https://www.learner.org/series/cwe/section1/index.html

This is British English but it's fun:

https://www.youtube.com/watch?v=a339H_aqXx0&t=540s

http://www.channel4learning.com/sites/e ... notes.html

They may like this course/book:

https://www.amazon.com/Ultimate-Ingles- ... ate+ingles

https://www.amazon.com/Esencial-Avanzad ... ate+ingles
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Re: Resources for learners of ‘American’ English?

Postby snowflake » Sat Jun 24, 2017 3:04 pm

A chat partner who is specifically targeting American English has been using this site to help modify his accent and pronunciation;
http://rachelsenglish.com/

Good luck!
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Re: Resources for learners of ‘American’ English?

Postby Zegpoddle » Mon Jul 10, 2017 6:07 am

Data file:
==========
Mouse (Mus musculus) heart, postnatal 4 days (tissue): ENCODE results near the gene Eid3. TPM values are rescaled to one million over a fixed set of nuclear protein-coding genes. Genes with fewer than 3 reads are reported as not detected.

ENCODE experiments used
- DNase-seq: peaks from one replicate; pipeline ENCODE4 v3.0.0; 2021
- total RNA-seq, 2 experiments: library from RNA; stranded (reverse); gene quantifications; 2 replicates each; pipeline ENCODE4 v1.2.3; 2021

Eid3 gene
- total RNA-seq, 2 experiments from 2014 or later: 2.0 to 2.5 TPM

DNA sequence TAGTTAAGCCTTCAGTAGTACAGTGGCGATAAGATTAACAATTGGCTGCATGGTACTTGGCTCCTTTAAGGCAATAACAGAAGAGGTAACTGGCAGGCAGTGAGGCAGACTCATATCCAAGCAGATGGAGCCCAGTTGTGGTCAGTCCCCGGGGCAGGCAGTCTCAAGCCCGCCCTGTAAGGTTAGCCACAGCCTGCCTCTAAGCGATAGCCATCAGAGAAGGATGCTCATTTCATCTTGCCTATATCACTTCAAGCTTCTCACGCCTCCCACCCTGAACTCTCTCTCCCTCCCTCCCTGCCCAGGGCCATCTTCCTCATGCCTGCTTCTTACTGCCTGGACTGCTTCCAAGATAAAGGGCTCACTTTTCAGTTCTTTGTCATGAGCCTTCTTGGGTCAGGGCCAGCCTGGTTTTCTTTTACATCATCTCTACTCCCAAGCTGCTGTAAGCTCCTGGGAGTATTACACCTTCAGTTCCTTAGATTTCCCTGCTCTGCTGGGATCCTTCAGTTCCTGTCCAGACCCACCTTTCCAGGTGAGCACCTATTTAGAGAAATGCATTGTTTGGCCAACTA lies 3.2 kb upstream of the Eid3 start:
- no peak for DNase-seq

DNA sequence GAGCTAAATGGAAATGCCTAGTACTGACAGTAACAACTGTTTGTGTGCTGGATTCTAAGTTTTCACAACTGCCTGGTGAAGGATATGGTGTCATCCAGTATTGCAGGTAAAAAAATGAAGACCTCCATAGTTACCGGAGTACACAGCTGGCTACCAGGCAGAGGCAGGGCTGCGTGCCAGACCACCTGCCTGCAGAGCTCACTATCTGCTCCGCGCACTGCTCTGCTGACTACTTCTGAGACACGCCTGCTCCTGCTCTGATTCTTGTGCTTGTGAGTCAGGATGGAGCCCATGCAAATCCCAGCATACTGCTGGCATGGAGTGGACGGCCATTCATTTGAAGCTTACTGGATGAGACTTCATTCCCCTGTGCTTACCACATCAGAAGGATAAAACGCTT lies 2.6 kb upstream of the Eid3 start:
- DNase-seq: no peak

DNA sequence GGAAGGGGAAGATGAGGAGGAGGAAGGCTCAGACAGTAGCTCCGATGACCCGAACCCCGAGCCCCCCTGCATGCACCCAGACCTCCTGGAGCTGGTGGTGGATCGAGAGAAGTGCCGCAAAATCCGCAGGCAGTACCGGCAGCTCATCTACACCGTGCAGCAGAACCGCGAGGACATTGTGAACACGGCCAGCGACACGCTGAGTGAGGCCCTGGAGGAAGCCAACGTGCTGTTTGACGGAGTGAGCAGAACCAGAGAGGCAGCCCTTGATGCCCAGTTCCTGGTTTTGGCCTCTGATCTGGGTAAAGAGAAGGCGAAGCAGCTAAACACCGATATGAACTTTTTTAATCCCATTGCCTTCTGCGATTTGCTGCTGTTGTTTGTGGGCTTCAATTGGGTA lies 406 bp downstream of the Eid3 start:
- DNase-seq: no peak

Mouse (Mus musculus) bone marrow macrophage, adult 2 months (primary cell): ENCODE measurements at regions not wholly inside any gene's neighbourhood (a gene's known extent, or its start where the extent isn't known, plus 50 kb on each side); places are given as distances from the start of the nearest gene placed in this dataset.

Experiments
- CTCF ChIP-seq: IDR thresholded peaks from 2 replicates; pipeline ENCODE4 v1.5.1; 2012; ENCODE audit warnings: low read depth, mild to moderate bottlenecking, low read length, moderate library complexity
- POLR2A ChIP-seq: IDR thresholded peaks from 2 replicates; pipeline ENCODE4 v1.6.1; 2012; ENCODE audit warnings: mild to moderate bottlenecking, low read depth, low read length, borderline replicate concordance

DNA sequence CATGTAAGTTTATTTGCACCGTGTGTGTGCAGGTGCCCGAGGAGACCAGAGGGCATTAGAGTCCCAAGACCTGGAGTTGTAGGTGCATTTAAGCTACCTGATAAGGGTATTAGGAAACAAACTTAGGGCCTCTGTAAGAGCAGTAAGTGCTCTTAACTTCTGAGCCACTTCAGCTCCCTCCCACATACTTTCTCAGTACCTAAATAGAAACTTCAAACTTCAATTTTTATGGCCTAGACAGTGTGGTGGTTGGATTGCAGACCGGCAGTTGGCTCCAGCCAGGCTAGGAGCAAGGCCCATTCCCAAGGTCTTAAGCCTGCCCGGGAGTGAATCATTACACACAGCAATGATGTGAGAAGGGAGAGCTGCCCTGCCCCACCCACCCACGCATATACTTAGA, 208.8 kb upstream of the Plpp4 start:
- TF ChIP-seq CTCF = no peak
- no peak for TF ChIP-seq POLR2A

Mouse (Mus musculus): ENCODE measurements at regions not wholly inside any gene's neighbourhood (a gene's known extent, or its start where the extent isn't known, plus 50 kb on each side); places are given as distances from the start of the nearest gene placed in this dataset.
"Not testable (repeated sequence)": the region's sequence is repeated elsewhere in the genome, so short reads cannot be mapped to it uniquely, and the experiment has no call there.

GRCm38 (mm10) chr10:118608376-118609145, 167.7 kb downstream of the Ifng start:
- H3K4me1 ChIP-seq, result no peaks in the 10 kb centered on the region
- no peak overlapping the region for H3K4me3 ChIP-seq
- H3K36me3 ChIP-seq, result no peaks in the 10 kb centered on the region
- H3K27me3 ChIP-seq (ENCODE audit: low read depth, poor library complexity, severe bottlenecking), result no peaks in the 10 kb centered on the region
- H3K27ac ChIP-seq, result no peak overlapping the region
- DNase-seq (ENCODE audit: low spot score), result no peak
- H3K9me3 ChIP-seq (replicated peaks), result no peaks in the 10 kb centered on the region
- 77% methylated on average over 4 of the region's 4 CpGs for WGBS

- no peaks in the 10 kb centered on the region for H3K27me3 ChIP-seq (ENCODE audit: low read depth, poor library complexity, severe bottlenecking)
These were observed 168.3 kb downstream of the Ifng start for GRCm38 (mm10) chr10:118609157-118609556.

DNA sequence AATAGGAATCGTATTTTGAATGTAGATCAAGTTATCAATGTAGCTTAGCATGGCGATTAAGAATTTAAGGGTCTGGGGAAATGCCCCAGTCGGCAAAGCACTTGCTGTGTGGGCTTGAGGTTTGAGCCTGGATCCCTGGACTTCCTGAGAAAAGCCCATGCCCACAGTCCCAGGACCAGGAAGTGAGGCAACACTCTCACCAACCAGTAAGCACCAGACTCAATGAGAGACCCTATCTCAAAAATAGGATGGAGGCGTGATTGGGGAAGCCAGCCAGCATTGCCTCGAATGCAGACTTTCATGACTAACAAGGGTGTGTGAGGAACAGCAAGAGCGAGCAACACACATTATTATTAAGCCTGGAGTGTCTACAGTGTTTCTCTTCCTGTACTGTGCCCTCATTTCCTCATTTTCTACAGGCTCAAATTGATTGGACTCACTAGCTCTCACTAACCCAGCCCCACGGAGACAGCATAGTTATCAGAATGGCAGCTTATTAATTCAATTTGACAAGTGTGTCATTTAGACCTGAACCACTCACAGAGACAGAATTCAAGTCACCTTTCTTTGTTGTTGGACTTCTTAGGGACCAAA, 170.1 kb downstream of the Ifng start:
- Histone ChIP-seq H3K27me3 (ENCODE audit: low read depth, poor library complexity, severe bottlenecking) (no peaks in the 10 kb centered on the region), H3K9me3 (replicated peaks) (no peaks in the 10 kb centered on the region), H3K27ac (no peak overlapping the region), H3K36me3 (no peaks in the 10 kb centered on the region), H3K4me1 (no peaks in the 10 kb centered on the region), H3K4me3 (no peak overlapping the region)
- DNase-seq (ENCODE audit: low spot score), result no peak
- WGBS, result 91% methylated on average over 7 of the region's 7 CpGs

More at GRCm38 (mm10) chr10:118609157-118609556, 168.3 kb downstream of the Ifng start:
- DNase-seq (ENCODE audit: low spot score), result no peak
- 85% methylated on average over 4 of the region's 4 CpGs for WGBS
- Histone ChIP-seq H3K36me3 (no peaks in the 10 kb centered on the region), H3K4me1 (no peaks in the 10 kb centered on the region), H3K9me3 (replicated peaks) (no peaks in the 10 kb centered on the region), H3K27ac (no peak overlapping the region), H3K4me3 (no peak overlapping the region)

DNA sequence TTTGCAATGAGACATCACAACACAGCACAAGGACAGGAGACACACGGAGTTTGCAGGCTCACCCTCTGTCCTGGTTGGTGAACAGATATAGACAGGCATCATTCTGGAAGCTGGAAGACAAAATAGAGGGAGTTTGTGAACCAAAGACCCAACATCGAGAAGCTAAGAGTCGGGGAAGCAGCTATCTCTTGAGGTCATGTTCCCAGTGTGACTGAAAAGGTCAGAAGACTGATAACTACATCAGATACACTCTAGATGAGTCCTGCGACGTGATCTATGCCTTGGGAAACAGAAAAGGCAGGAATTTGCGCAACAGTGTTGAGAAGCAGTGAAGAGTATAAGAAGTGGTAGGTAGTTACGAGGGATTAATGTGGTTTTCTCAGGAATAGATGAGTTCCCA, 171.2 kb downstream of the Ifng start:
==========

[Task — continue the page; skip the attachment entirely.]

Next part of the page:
The intensive English program I worked at until three years ago required all students beyond the intermediate stage to buy an access card for a temporary subscription to http://www.EnglishCentral.com. At $15/month, it's not a cheap resource, but it is authentic English, mostly but not exclusively American, spoken by real people including recognizable celebrities and public figures. Every word spoken by the speaker in each video clip appears below the video frame in a super-accurate transcript (added by a real person, not by an algorithm), and each word lights up as and when the speaker says it. Every video also has a "slowdown" feature where you can slow the speaker's rate of speech down without causing any distortion or lowering in pitch. Used together, these two tools do a magical job at helping learners assimilate, process, and eventually produce rapid spoken English. Users can also speak along with the video and get feedback, convert the transcript into a cloze or dictation activity, and select some other learning functions as well. (I must add that their speech recognition capability is light years more accurate and helpful than the atrocious Rosetta Stone, which I had to test once as our school's computer lab director. RS insisted that I was mispronouncing the word "diamond" even though I am a native speaker of American English. I was only able to get past that screen by distorting the first vowel sound in that word until I sounded like a foreign speaker whose native language did not have that diphthong at all.)